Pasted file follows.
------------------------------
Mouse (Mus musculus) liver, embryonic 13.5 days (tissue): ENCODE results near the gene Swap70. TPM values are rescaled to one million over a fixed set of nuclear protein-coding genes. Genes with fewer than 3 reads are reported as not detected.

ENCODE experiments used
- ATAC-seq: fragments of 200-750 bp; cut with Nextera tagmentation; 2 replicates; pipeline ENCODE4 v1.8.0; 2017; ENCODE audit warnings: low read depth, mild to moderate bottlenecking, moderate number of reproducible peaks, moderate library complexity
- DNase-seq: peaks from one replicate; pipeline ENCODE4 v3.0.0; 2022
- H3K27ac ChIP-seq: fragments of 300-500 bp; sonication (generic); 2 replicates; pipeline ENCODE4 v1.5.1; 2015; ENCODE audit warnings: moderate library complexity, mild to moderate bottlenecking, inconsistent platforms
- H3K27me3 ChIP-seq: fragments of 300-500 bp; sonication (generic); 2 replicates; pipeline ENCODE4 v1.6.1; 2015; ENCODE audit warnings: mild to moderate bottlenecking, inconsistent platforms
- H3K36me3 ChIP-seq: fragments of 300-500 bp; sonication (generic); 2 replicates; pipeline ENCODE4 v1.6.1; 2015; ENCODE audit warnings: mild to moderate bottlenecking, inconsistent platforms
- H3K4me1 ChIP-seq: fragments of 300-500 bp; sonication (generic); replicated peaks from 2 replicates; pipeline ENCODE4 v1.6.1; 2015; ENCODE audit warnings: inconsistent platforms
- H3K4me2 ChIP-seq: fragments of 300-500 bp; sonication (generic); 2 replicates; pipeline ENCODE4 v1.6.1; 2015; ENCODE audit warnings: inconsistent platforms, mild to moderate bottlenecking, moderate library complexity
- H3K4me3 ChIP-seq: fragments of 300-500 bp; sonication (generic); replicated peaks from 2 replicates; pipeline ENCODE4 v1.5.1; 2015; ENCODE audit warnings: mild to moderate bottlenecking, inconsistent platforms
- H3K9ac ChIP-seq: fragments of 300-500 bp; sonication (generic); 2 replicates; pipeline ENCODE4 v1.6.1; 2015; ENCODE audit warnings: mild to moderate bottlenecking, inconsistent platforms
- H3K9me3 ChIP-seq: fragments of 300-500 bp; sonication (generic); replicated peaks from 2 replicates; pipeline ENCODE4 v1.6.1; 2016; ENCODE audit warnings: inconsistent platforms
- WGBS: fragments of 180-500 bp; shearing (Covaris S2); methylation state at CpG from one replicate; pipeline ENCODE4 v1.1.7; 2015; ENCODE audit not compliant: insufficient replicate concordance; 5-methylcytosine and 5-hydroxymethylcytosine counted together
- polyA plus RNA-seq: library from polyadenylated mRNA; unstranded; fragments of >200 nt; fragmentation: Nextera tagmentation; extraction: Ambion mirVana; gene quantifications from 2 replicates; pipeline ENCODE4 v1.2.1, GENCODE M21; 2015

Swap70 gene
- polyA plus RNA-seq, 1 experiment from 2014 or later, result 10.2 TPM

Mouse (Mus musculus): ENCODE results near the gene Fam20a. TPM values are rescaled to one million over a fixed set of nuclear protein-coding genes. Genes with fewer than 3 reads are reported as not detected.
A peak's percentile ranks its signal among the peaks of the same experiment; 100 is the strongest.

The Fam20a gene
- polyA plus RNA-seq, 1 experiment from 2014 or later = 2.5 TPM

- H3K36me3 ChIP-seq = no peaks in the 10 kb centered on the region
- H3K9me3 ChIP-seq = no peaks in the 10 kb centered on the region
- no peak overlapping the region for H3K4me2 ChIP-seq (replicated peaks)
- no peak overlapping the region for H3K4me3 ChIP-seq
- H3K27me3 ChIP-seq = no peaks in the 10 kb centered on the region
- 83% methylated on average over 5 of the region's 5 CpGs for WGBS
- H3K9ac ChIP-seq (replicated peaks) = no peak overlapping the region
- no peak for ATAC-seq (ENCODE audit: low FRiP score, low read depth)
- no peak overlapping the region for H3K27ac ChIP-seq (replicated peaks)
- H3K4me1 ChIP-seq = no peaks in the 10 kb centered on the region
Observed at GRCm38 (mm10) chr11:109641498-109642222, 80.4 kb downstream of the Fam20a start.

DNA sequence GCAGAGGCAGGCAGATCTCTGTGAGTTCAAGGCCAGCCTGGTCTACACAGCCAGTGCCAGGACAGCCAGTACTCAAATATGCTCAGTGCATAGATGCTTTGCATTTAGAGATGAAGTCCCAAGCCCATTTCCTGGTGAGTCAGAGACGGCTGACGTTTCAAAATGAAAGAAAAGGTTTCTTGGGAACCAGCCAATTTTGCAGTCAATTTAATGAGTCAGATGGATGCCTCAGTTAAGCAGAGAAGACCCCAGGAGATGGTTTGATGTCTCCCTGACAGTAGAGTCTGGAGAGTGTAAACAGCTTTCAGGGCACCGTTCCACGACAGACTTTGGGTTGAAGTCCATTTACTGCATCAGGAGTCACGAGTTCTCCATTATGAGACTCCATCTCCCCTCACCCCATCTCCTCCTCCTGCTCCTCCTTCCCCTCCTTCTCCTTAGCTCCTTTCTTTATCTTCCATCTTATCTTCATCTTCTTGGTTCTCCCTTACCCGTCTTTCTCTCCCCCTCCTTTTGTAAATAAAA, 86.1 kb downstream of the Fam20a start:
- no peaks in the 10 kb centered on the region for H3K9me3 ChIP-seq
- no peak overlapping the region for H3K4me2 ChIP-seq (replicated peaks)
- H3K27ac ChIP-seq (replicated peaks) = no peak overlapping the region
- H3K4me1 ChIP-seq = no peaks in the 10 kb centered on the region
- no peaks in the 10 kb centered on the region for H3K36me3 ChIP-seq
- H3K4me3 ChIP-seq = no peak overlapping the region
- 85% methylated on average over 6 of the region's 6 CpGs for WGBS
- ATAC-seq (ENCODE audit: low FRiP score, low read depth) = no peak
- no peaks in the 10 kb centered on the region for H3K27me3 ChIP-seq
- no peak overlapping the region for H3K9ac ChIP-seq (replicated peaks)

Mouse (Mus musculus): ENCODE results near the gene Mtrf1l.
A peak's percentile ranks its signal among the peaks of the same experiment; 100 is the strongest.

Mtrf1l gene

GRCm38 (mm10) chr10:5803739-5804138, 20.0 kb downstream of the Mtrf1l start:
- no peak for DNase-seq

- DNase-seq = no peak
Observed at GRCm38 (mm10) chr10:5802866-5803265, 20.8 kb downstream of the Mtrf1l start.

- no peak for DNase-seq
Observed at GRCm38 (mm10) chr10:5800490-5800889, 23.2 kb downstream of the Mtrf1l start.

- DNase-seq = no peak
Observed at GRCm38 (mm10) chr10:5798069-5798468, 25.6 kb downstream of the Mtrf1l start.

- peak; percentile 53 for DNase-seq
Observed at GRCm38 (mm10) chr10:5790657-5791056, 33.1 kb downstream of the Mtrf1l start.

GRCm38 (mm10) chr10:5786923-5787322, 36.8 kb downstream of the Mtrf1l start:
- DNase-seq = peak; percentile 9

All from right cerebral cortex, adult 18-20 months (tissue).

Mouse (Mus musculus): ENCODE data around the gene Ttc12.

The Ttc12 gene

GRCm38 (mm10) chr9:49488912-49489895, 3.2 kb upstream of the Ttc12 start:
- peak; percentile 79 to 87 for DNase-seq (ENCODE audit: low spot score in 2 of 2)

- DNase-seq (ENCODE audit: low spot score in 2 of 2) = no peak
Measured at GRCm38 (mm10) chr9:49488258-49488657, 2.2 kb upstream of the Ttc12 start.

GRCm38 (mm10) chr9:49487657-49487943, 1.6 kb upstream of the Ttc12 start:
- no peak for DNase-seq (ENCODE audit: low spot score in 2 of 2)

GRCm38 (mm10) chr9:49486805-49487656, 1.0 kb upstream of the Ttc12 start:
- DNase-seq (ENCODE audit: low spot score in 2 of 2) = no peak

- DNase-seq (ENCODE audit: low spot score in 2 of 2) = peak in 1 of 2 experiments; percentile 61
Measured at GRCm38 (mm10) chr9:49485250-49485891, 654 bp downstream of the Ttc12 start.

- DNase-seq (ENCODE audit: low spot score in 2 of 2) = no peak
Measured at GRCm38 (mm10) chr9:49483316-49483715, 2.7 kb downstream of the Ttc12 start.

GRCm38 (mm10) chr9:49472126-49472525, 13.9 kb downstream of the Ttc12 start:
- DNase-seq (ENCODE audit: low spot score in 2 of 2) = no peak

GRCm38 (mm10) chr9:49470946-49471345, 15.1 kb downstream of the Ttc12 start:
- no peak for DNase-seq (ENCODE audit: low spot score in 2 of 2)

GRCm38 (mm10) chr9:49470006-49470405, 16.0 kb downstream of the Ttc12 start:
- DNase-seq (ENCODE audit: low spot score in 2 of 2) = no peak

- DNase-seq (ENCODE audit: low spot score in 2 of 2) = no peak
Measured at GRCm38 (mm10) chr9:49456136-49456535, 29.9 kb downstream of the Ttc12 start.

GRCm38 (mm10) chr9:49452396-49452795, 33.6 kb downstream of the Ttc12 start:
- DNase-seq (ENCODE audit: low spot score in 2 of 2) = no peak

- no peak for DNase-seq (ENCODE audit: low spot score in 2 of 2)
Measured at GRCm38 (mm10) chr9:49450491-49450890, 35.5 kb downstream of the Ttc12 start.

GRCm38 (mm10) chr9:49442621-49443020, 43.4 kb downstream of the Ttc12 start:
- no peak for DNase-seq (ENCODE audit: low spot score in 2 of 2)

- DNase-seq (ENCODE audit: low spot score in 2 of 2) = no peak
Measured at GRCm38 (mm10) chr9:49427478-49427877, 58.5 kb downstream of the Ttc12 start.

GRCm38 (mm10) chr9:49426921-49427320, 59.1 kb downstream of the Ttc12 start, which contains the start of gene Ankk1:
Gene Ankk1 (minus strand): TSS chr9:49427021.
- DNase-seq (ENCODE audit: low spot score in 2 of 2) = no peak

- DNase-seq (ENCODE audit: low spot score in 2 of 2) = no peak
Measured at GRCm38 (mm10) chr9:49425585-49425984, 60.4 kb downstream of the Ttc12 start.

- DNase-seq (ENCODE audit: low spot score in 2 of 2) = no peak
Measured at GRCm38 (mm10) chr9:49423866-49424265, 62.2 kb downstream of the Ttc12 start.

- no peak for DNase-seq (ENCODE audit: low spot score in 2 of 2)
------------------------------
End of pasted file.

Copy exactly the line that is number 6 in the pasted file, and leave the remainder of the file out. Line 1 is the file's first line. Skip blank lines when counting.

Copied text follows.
- H3K27me3 ChIP-seq: fragments of 300-500 bp; sonication (generic); 2 replicates; pipeline ENCODE4 v1.6.1; 2015; ENCODE audit warnings: mild to moderate bottlenecking, inconsistent platforms